BMW's latest 7 Series never wanted to be a luxury car. It was faking it. Sure it comes draped in luxury leather, is packed with gadgets and enough space for a board meeting in the back, but it was always, first and foremost, a driver's car.

Ride quality, fit and finish, and even the most basic asset of a luxury motor, comfort, were sacrificed in the name of driving enjoyment. The 7 Series wants to be a sports car, and as we power through hairpin bends with a whiff of wheelspin and opposite lock in the ACS7 it becomes obvious that it didn't take too much help from AC Schnitzer to make that dream a reality.

Of course the truly big guns are with the 750i and six-liter V12-powered 760i. But even this, the relatively lowly 740i, powered by a twin-turbo 3.0-liter inline six that won't make it to American shores, shows just what the big Bimmer is made of. The tweaked ECU and a new exhaust system are all it takes to liberate 360 hp and it feels every bit as potent as the bigger 750i.

There's no hint of turbos at work, just blistering acceleration that now starts with the faintest tire chirp in the middle distance as the luxury limo forgets its place and turns into a hooligan for a fleeting second. It's the kind of broadly grinning moment that has us provoking the car on anything approaching a bend. That has to be a good sign in a machine at the luxury end of the scale, and though Schnitzer claims no performance advantage and prints the same figures as the base BMW, which must be politics at work. Of course, this 4,625-pound barge hitting 60 mph in 5.2 seconds was amazing work to begin with, and a few horses won't shave too much off the time, but this car is faster.

And on the straights the big Seven skips seamlessly through its six-speed gearbox. There's no lag, no hesitation, it just surges forth like it has a much bigger naturally aspirated engine, which is of course the goal in these environmentally aware times. Schnitzer hasn't finalized work on the 750i or 760i, but we can expect something in the region of 400 and 500 hp, respectively. BMW has no plans to produce an M7, but with the likes of Schnitzer working off the back of three decades of motorsport experience and catering to the hardcore crowd that wouldn't justify the investment from the works team, they just don't have to.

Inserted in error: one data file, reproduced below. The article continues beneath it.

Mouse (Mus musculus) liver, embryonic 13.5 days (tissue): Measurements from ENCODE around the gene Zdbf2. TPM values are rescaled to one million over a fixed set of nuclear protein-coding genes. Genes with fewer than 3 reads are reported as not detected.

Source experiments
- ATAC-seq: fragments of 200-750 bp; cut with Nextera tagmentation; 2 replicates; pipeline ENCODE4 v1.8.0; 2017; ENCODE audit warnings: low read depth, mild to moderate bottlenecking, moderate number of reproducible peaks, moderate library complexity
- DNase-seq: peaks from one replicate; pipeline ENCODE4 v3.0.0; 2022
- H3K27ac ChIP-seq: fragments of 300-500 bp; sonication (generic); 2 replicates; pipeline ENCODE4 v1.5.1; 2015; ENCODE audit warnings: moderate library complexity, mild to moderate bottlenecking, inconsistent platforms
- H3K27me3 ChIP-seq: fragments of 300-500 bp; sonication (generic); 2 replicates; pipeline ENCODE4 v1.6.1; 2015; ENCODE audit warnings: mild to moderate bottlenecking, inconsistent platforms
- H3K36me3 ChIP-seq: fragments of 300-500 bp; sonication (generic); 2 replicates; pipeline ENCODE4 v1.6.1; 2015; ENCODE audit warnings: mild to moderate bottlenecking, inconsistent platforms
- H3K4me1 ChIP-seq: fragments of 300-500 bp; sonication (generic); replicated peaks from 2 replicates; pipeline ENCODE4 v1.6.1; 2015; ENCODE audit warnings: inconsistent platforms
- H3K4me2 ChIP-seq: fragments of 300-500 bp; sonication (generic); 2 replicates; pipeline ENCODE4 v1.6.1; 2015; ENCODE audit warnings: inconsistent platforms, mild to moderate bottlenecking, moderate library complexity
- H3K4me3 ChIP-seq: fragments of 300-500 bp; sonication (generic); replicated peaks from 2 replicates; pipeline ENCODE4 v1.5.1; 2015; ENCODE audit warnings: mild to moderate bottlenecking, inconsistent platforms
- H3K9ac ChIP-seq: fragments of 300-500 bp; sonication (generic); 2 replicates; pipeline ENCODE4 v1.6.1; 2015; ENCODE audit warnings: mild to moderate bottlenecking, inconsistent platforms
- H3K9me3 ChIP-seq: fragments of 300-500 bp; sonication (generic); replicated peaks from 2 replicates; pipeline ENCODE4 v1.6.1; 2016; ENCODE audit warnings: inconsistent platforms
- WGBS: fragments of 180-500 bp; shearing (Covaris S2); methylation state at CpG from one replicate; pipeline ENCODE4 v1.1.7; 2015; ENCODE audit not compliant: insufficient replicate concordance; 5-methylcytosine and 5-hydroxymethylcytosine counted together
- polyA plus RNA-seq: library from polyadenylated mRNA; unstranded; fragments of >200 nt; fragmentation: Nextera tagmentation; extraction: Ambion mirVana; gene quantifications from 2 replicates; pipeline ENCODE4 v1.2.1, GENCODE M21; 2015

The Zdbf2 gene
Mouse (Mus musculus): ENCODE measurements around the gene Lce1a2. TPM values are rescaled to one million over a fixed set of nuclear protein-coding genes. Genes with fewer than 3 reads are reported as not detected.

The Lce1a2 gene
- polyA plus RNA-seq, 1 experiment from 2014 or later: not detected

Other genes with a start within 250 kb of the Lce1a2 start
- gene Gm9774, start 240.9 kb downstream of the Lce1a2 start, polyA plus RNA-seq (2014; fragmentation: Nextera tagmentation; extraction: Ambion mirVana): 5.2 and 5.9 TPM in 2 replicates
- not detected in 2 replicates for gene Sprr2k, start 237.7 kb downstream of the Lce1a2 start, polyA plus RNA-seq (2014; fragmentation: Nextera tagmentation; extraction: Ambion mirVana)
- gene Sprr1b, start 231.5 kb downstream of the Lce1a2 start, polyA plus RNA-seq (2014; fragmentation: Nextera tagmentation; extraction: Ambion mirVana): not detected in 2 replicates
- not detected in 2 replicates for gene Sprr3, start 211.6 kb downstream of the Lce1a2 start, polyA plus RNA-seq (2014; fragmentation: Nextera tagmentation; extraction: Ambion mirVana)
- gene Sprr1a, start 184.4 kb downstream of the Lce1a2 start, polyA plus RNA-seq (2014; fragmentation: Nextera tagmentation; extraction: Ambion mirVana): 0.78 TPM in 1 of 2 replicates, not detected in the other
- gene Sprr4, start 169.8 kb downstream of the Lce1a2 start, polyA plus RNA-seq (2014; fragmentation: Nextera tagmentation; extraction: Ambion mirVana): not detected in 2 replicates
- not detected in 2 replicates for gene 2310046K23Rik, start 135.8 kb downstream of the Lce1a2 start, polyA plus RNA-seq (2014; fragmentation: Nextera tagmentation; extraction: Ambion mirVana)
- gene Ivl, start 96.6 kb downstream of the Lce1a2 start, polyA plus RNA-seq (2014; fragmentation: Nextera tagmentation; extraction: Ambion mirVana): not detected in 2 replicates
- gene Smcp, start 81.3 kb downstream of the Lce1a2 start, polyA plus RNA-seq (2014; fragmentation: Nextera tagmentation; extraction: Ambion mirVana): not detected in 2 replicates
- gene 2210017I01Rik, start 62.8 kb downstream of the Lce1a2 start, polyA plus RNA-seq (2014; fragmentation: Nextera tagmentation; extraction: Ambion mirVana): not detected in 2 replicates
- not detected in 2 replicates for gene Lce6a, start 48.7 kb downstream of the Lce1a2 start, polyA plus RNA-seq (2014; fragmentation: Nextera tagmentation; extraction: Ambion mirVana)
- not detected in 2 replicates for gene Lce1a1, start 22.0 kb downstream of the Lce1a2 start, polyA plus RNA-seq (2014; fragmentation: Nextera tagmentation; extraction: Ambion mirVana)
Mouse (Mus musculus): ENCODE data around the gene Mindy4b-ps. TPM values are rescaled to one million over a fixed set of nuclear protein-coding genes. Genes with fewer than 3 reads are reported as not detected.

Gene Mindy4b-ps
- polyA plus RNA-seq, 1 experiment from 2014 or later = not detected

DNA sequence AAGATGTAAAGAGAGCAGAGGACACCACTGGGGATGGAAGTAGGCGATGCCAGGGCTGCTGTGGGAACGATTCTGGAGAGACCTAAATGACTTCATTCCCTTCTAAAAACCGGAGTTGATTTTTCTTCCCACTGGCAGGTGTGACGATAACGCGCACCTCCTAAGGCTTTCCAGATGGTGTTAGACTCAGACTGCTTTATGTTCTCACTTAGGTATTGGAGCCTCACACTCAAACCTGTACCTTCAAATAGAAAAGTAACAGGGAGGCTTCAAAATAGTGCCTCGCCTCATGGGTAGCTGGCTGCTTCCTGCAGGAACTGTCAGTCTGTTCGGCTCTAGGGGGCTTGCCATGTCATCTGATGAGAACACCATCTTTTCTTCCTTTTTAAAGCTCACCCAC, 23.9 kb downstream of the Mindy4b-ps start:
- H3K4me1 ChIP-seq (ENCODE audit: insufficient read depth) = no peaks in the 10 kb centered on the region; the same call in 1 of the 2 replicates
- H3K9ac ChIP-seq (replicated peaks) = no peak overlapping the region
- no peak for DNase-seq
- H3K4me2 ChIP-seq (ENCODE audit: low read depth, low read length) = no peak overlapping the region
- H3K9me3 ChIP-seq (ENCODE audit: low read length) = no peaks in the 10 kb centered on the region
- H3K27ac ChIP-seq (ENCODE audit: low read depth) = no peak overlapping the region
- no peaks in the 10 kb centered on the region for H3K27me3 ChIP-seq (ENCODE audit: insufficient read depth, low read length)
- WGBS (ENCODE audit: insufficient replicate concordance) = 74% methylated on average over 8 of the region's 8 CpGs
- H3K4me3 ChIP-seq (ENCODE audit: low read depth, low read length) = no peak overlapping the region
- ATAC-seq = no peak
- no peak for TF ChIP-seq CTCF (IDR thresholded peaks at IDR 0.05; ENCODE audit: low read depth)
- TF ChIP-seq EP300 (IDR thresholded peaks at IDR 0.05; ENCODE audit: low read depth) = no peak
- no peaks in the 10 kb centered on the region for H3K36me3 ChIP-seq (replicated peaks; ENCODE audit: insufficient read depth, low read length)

That power hike is just the start, too, because Schnitzer's crowning glory comes with the ride and handling.

BMW's devotion to runflat tires has decimated its cars in recent years. And seriously, when was the last time you had a blowout? Like lightning strikes and shark attacks they're fearsome tales, but handicapping your entire range thanks to an occurrence that happens about as often has rankled the tuners for many years.

Runflats simply aren't good enough to replace performance rubber just yet, and the stiff sidewalls, combined with BMW's M-Sport suspension, means that driving the hardcore 7 Series on anything other than a race track, in Sport Plus mode at least, feels like riding a Penny Farthing down the stairs.

Schnitzer threw the runflats in the bin and went for Continental ContiSportContact 2s wrapped around massive 22-inch five-spoke alloys. Those are big wheels, yet with the more pliant tires Schnitzer could still drop the suspension 25mm with lowering springs and provide a comfortable ride that soaks up ruts and bumps in the road. It's a marvel compared to the M kit, and one that keeps on going at the apex.

Because the ACS7 would leave its stock compatriot flailing helplessly in its wake. It pushes into safe, welcoming understeer when the combination of two-and-a-half tons of fast traveling metal and lateral g-forces finally breaks the Contis' epic grip.

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